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general_kalle
06-14-2008, 02:20 PM
two physics questions.
somebody call raaaid http://forums.ubi.com/images/smilies/16x16_smiley-wink.gif

as i understand it a wing profile forces the air to travel farther above the wing than below the wing. that creates some pressure difference (not completly sure about that)
the faster travel of the wind below the wing lifts the plane up.

but what about when the plane is inverted. how come it continues to have lift?
If you invert your plane it will start nosing down but isnt that just because of the shape of the plane. I mean if you counter it by moving the stick forward you can fly level inverted.

Why is it that the wing still produces lift even though its inverted?

The Heinkel Lerceh as we all know have cirkular wings.
if say the lerce flyes forward the buttom of the wing cirkle will have to have the wind traveling faster at below it...but so does the top part of the wing. that means that the shape of the top part of the wing would have to be the opposite as the bottom part?
what about the parts on the side? how are they shaped?

is these points the reason that the lerche did not fly in real life? does it mean that it is not really thought about?


Hope you can understand it. As English is not my native language i might have some problems explaning exaktly what i mean. Just ask me if im unclear.

Regards

general_kalle
06-14-2008, 02:20 PM
two physics questions.
somebody call raaaid http://forums.ubi.com/images/smilies/16x16_smiley-wink.gif

as i understand it a wing profile forces the air to travel farther above the wing than below the wing. that creates some pressure difference (not completly sure about that)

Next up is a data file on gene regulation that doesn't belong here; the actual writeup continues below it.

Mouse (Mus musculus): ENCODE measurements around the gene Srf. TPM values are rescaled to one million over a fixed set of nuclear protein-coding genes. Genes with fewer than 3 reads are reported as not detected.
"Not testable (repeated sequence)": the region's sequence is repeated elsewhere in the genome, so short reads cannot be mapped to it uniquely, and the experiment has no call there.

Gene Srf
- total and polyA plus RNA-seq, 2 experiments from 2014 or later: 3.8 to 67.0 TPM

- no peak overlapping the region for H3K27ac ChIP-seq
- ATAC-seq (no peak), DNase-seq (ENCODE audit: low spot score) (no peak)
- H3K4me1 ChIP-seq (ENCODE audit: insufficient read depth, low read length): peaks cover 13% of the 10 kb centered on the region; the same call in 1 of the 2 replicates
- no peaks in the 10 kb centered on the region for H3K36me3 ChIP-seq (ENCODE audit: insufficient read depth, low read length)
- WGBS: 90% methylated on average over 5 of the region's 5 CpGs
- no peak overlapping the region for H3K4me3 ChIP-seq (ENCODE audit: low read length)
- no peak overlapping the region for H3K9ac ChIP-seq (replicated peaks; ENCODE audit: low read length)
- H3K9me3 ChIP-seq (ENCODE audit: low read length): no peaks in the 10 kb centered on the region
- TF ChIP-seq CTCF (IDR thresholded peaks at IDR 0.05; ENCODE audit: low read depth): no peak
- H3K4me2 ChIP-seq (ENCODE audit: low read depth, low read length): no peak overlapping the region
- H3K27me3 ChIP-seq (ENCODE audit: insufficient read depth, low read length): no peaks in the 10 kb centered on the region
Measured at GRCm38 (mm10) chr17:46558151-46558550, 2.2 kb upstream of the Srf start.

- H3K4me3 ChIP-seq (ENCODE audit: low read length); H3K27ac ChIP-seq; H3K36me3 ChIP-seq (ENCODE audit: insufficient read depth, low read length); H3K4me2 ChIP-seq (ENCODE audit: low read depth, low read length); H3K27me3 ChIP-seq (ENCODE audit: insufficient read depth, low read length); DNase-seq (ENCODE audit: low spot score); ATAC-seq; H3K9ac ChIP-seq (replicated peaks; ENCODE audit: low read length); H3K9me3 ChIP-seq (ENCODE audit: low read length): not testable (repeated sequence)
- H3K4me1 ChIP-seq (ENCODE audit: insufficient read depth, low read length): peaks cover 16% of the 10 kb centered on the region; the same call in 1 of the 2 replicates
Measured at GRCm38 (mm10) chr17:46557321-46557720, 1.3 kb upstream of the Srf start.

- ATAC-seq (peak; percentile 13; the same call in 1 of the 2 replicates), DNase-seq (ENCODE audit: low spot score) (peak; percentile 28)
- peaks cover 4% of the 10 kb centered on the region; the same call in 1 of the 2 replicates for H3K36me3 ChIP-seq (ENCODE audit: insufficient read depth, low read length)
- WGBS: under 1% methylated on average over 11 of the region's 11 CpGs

the faster travel of the wind below the wing lifts the plane up.

but what about when the plane is inverted. how come it continues to have lift?
If you invert your plane it will start nosing down but isnt that just because of the shape of the plane. I mean if you counter it by moving the stick forward you can fly level inverted.

Why is it that the wing still produces lift even though its inverted?

The Heinkel Lerceh as we all know have cirkular wings.
if say the lerce flyes forward the buttom of the wing cirkle will have to have the wind traveling faster at below it...but so does the top part of the wing. that means that the shape of the top part of the wing would have to be the opposite as the bottom part?
what about the parts on the side? how are they shaped?

is these points the reason that the lerche did not fly in real life? does it mean that it is not really thought about?


Hope you can understand it. As English is not my native language i might have some problems explaning exaktly what i mean. Just ask me if im unclear.

Regards

LovroSL
06-14-2008, 02:37 PM
when you fly inverted, plane moves at an high angle of attack so a part the thrust vector (force of the propeler or a jet engine) is used as lift. This perpendicular component is in horizontal flight the size of negative lift that the wings are causing + weight of the plane.

Jambock_Dolfo
06-14-2008, 05:25 PM
<BLOCKQUOTE class="ip-ubbcode-quote"><div class="ip-ubbcode-quote-title">quote:</div><div class="ip-ubbcode-quote-content">Originally posted by general_kalle:


If you invert your plane it will start nosing down ... I mean if you counter it by moving the stick forward you can fly level inverted.

Regards </div></BLOCKQUOTE>

Exactly.
In short, AoA.
All aerobatic propeller planes I flew had a more pronounced "nose up" attitude when flying inverted. So basically to go inverted you first pull the nose up, roll inverted and re-trim for inverted flight. Or you may move around the "sacred circle" using rudder and elevator to coordinate the maneuver with the ailerons. Result will be the same "nose-high" inverted attitude.

Maybe it is better explained here:
http://www.newton.dep.anl.gov/askasci/phy00/phy00640.htm


-dolfo

Tully__
06-14-2008, 11:38 PM
<BLOCKQUOTE class="ip-ubbcode-quote"><div class="ip-ubbcode-quote-title">quote:</div><div class="ip-ubbcode-quote-content">Originally posted by Jambock_Dolfo:
<BLOCKQUOTE class="ip-ubbcode-quote"><div class="ip-ubbcode-quote-title">quote:</div><div class="ip-ubbcode-quote-content">Originally posted by general_kalle:


If you invert your plane it will start nosing down ... I mean if you counter it by moving the stick forward you can fly level inverted.

Regards </div></BLOCKQUOTE>

Exactly.
In short, AoA.